I disagree with you about the character, which is indifferent. I think that Elie was very active. The main reaction that I saw in Elie’s character was denial.

When the Beetle tells to the Jewish residents of his neighbourhood, about what he saw (Jewish people are digging pits to their selves. The pits will be their graves, despite that they are alive) no one believes him. Elie, which was the only one who always believed to the Beetle’s words- decide to deny and not listen to him.

The one, who is indifferent, in some way, is Elie’s father. From one side, he was described as a very active parson, but his activism express only toward the Jewish community’s problems. When the situation refers to the family- Elie’s father is actually indifferent. He prefers to deal with other’s problems, than with the problems of his family.

The one, who believes is the Beetle. As you said, he knows exactly what he saw. People in the neighbourhood were laughing at him; they were sure that the Beetle is an old and crazy man, but this man was the only one who saw the situation in it’s real colour and believed, that something bad is coming (as we all know- he was right).

I was glad to hear from you and hope to talk to you soon :)

Your friend, Mila

Is There Any Morality to Survival

Dear Michele It’s really difficult to judge Elie’s decisions or thoughts during the war. Elie was in such a helpless situation, that any morality wasn’t there. When Rabbi Eliahou advised Elie not to feed his dying father, he was thinking in a “logical” way without listening to the emotions. Of course that any normal parson, with a normal and healthy way of life will say that he will do anything for his parent/ siblings, but in the Ghetto people lived in horrible conditions. People there act like animals, they were ready to do anything in order to get piece of bread. We can’t imagine what is to be really hungry; when you fight almost every day to receive a little piece of anything. So I don’t really know what to say. The only thing that I think about is, that if I were in Elie’s situation and I was a survival, I couldn’t continue to live my life knowing, that I didn’t do all I could to save my dears ( I don’t mean that Elie didn’t do this); but who knows, maybe the reality was different. I also think, that if I were in the Holocaust and I was sure that my parents are alive, I were fighting for my life and maybe I even were survive. Mila


Dear Michele I think that actually, the entire Holocaust situation can be expressed by the word: “silence”. People there past throw a lot of horrible situations in which they had to be silent, without fighting for their rights. In the book we could see the feelings of Elie when he was told to be silent when his father was beaten. Probably, Elie understood that if he will do something and will break his silence- his father will be killed. It’s an analogical situation, but Elie had no option. After the war, much of the world was silent to the plight of the victims. Some people were even ridiculing the Holocausts survivors, for keeping their silence during the war, instead of fighting. At the first years after the war, people didn’t know much about the Holocaust, because of the silence of many survivors. The reason for the silence was the huge trauma throw the survivors had to past. It took more than 10 years for these people to break their silence and give the world the real information. In the war, people were silent due to keep their dears and them self safe. After the war, the silent maybe was like a medication for forgetting all the visions from the war years. Today, Holocaust survivors say and emphasize, that the real medication is to talk about. I’m very interest in you answer, so answer me soon. Your Israeli friend Mila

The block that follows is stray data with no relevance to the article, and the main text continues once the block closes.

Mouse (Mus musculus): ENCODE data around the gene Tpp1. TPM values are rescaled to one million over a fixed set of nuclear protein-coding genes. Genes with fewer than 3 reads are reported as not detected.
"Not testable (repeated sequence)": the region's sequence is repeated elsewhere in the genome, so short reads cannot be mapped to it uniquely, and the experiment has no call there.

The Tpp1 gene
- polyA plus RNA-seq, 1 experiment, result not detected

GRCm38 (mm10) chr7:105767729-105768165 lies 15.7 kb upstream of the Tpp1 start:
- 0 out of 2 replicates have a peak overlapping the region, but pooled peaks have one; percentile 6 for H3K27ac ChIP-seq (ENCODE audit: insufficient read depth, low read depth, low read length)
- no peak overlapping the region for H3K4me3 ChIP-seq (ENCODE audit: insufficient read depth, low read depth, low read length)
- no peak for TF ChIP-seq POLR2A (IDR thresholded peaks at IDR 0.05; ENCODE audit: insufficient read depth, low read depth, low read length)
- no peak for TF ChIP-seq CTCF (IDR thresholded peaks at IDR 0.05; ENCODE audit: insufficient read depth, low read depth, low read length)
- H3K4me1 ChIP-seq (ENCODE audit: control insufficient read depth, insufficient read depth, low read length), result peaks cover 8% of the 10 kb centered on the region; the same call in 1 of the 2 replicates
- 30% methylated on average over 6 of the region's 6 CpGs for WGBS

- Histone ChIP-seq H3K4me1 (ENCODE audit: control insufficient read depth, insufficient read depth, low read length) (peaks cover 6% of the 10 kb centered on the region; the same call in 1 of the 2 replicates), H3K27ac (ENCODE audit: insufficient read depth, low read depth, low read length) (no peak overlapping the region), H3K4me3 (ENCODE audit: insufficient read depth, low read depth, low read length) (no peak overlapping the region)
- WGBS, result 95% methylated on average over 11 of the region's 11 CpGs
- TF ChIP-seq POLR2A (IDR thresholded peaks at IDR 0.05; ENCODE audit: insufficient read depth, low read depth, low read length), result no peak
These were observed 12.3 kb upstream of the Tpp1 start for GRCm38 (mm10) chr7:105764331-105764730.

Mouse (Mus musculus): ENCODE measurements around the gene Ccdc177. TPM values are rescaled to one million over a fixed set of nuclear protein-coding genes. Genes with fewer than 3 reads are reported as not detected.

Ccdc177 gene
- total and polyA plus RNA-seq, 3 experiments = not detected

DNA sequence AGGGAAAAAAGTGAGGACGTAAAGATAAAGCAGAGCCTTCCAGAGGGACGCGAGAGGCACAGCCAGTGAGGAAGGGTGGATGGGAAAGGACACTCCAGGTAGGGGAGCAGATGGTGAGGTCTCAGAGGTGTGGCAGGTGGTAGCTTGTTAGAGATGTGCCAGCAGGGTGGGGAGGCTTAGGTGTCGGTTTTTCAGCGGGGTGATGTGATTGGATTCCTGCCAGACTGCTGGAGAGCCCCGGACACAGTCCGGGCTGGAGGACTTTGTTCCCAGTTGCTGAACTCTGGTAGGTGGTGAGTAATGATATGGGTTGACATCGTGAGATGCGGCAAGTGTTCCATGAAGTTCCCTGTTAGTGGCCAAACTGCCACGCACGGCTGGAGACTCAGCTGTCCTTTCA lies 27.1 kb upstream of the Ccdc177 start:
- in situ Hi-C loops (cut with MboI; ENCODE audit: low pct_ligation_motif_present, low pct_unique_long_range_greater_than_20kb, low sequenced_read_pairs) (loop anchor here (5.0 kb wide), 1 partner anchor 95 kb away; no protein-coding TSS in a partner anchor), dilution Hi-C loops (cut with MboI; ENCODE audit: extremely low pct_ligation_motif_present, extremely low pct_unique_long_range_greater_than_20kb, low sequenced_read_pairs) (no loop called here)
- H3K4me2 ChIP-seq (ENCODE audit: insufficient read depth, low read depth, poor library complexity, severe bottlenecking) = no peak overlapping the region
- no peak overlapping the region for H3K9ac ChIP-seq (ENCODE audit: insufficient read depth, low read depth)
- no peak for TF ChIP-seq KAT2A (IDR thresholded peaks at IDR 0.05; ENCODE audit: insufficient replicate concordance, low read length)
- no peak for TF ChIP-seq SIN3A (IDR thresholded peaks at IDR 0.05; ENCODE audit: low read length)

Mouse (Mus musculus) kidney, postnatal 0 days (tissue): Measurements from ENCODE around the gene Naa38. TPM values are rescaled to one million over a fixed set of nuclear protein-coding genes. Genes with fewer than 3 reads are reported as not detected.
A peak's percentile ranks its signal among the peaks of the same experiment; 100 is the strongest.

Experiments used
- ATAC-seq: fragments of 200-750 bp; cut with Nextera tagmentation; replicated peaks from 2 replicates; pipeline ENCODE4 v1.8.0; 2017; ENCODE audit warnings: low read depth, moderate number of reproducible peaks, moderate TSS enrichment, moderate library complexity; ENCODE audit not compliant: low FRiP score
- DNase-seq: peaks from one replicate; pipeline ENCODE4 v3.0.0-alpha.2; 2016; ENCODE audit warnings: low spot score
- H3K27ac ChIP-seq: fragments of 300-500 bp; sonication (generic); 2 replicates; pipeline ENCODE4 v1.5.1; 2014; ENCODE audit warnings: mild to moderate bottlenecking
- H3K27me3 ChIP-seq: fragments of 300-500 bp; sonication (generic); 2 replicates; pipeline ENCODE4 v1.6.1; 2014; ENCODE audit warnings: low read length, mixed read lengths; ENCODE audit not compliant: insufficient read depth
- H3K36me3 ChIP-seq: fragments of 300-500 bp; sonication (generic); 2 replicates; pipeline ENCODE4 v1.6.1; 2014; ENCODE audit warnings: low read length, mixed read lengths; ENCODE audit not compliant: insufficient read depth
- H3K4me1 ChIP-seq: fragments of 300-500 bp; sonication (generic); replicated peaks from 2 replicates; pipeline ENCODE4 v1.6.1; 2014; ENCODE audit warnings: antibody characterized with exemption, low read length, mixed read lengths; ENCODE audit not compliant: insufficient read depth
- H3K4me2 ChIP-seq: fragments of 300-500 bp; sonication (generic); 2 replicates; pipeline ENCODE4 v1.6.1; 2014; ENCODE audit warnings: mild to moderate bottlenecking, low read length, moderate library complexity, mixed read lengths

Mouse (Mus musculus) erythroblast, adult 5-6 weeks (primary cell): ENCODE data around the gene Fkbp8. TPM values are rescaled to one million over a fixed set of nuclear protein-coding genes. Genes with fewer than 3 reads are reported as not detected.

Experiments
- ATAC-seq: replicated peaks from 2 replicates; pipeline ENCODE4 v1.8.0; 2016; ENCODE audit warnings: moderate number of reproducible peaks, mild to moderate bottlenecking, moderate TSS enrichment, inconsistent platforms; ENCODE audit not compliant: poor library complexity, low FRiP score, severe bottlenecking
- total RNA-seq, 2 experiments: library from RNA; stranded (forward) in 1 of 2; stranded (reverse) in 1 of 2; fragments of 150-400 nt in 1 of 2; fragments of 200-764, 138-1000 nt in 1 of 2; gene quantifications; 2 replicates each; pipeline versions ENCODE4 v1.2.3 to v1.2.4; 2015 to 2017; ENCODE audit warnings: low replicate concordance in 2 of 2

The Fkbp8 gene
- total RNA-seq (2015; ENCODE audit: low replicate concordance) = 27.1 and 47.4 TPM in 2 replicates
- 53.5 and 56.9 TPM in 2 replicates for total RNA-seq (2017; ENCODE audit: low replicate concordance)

Where is God?

Dear Michele This question is another one on which I don’t really know how to answer. I can’t criticize Elie in this situation, because when you see such a terrible things, like the murder of the young boy, you can’t really believe that there is a god. It’s analogical, that if there is a god why people are suffering in such a cruel way?! Why innocent people are dying?! If I had passed through all these terrible things, I’m not sure that I could believe in god any more. The event with the hanging of people in front of another Jews eyes was awful. Elie’s answer was expected, he probably was very disappointed from god. Elie grew up in a very traditional family, with a deep faith of god. He loved god more than he loved anyone else; and now, when he need god’s help more than anytime, there is no response. The deep disappointing cause Elie to answer in such a cynical way.

Final Thoughts

Dear Michele

I think this projects was the most enjoyable that I’ve ever had. You were a great partner to work with and I always enjoyed reading your thought. I’m happy that thanks to this project, I could hear about the wonderful and very special man, Elie Wisel; and I could read his great book Night. The idea of shearing thoughts about the book with people from other countries was really good and I’m very thankful for the opportunity I had. I really want to keep our friendship, especially now when I have your facebook J

Worm wishes

Your Israeli friend


Retrieved from ""


About three month ago, we've started the project about the book "Night" of Elie Wiesel. The main purpose of this project, was to get know a little bit more about the two, apparently, different worlds of the Israeli students and American students. At the beginning the only thing which united us, was the project. We all had to read the same book and share our thoughts during the process. From the conversations of the students (from both countries), I felt that we all were swept away by this wonderful book. In Israel we are more aware about the holocaust and many of us (if not all of us)heard a lot of stories and meet survivors. For the American students, Elie's story was something surprising and even shocking. The reading process brought up many question, as: where is God, and if it really exist? Some students thought that it's really difficult to believe in God when you see people suffering, killed (including your family), and when you are moving between life and death. But in the other side, there were many students, which thought that the survivors had the real reason to believe in God. The fact that this book brought with it so many questions shows how interesting it was for the both countries to read and be aware to the holocaust theme.

A month ago, Israel was in a very difficult situation, when it opened a war with Gaza. Israeli students wrote very long and exciting letters to their American friends. American students heard for the first time, what really going on in Israel for more then 8 years.

After this three month, I think that the student from the both countries can say that our worlds are, actually, not so different and we can find a lot of things, which will unite us (and not only Wiesel's book). I'm happy that I had the opportunity to be part of this project.